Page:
God’s Righteousness in 3 Corinthians 4:12

This post was published originally at Acta Pauli. If my interpretation of 3 Cor is correct, and 3 Cor is dated fairly early, this provides strong evidence of how Paul’s view of God’s righteousness was understood within his own circles soon after he had passed.

3 Cor 4:12-18 states (my trans.):

12 But God, the almighty, because he is righteous and he did not want to annihilate his own creation, 13 caused the Spirit through fire to descend into Mary the Galilean, 15 so that, by this same pershing flesh, by which the Evil One exercised his reign, he was defeated and convinced that he was not God. 16 For Christ Jesus saved all flesh by his own body, 17 so as to consecrate a temple of righteousness in his own body, 18 by which we have been liberated.

Beginning in 4:12, 3 Cor starts to detail how God initiated his plan of salvation for humanity. At this point, the logic of the text begins to look like a significant passage in another Pauline letter: Romans 3:19-22. There, Paul says:

Now we know that whatever the law says it speaks to those who are under the law, so that every mouth may be stopped, and the whole world may be held accountable to God. For by works of the law no human being will be justified in his sight, since through the law comes knowledge of sin. But now the righteousness of God has been manifested apart from the law, although the Law and the Prophets bear witness to it– the righteousness of God through faith in Jesus Christ for all who believe.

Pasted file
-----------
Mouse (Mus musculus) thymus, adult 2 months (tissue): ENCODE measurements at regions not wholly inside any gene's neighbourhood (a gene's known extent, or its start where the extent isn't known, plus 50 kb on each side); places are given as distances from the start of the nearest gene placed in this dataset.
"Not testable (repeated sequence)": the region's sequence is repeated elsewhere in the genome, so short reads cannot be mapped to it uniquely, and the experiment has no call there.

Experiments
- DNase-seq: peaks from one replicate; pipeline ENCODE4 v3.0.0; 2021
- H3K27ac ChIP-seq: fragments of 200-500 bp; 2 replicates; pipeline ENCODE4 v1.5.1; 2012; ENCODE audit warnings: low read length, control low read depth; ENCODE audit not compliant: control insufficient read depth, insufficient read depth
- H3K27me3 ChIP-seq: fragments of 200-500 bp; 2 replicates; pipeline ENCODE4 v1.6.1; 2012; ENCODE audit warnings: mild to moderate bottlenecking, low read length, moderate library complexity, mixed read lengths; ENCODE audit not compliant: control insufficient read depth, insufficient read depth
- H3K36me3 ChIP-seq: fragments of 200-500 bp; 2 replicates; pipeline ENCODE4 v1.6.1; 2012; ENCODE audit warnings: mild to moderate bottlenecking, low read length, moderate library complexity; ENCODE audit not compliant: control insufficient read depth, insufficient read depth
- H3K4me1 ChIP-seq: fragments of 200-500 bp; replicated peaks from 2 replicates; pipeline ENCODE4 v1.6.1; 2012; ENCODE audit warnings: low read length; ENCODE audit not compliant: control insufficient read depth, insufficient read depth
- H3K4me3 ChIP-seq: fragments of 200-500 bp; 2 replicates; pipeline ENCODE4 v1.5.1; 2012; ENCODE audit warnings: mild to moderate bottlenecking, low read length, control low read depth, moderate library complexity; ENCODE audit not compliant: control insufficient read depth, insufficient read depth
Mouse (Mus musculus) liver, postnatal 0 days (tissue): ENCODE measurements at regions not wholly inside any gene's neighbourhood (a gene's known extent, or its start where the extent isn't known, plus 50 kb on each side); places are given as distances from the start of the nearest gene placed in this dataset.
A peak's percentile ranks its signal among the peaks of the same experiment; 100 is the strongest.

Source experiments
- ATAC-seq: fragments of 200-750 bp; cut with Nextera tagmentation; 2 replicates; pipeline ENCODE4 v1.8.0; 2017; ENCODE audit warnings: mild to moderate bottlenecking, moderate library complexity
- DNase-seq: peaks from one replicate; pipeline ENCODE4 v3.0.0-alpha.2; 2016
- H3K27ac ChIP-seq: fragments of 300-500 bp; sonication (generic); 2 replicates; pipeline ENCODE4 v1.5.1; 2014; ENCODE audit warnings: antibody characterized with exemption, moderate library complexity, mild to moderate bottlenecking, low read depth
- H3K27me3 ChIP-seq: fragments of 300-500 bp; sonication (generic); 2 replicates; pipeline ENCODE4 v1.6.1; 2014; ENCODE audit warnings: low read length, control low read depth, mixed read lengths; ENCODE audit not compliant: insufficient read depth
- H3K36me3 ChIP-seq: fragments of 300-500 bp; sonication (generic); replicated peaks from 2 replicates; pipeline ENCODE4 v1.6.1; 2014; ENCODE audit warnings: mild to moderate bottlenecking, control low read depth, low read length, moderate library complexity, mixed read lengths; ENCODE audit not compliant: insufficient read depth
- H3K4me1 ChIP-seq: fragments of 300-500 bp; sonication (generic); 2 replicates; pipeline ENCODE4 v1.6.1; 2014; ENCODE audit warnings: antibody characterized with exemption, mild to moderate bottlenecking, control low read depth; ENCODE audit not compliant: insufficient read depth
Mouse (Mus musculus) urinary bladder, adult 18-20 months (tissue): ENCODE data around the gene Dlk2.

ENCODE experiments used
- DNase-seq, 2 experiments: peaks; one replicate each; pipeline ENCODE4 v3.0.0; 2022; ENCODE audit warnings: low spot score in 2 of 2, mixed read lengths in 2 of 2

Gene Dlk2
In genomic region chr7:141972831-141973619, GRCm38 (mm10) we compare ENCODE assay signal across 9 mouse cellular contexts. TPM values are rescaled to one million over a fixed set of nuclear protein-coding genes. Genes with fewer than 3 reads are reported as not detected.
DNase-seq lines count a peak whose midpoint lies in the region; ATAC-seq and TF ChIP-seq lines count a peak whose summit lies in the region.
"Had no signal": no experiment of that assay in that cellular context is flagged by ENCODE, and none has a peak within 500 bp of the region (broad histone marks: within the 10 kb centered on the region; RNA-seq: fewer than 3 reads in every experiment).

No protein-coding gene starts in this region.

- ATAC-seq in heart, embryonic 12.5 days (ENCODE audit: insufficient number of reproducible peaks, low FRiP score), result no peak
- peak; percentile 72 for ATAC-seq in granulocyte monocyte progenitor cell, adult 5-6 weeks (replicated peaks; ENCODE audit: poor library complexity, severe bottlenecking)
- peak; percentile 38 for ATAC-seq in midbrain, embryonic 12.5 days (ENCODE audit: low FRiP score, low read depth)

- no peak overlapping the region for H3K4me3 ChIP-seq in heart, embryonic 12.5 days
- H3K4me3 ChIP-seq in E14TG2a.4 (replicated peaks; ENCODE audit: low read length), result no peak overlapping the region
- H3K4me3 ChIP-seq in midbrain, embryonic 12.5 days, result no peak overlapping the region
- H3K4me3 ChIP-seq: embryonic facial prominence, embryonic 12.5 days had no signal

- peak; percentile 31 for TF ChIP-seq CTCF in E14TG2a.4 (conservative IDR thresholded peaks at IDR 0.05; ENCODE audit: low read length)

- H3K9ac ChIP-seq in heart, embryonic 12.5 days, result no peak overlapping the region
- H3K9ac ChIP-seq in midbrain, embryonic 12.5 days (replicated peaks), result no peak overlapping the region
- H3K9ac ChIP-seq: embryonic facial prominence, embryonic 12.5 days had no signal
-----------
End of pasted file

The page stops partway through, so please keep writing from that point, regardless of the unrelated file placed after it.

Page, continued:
In 3 Cor, the problem that needs to be solved is that the creation was in danger of annihiliation by God (which God did not wish to do). Similarly, in Romans 3 the major problem is that every person is found guilty before God. The solution, on the other hand, is “the righteousness of God”, which is through “the faithfulness of/faith in Jesus Christ” for all who believe. These two phrases, “the righteousness of God” and “faithfulness of/faith in Jesus Christ”, have themselves become centers of controversy in Pauline scholarship. Scholars dispute whether “the righteousness of God” refers to something God grants to believers or else an aspect of his character, over which scholars likewise debate. As for the phrase, “faithfulness of/faith in Jesus Christ”, the dispute circles around whether it is “faith in Christ” or “the faith/faithfulness of Christ”. One scholar who represents the New Perspective on Paul, N.T. Wright, argues for an interpretation of Romans (e.g., Romans, NIB 10, ad loc.) which seems to be confirmed by 3 Cor 4:12-18 here. His position is that the righteousness of God is God’s own faithfulness to his covenants, which included promises to save Israel and the world, and that the pistis is Christ’s own faithfulness, the ministry and death by which God has kept his promises. 3 Cor 4:12-14 closely parallels Wright’s interpretation of that epistle. That is, here, it is because God is righteous that he sends the Spirit to Mary in order to bring Jesus into the world in flesh, and it is in that flesh that Christ saves all flesh. God’s righteousness mentioned in 4:12 provides a motive for him to save the world, not destroy it. If one asks how God’s righteousness could provide a motive for him to save the world, the simplest answer seems to be along the lines that Wright suggests for Romans: to be righteous, God must keep his promises, or else he would be a liar, because God promised to save the world in his covenants. Thus to be righteous, he must become the world’s saviour.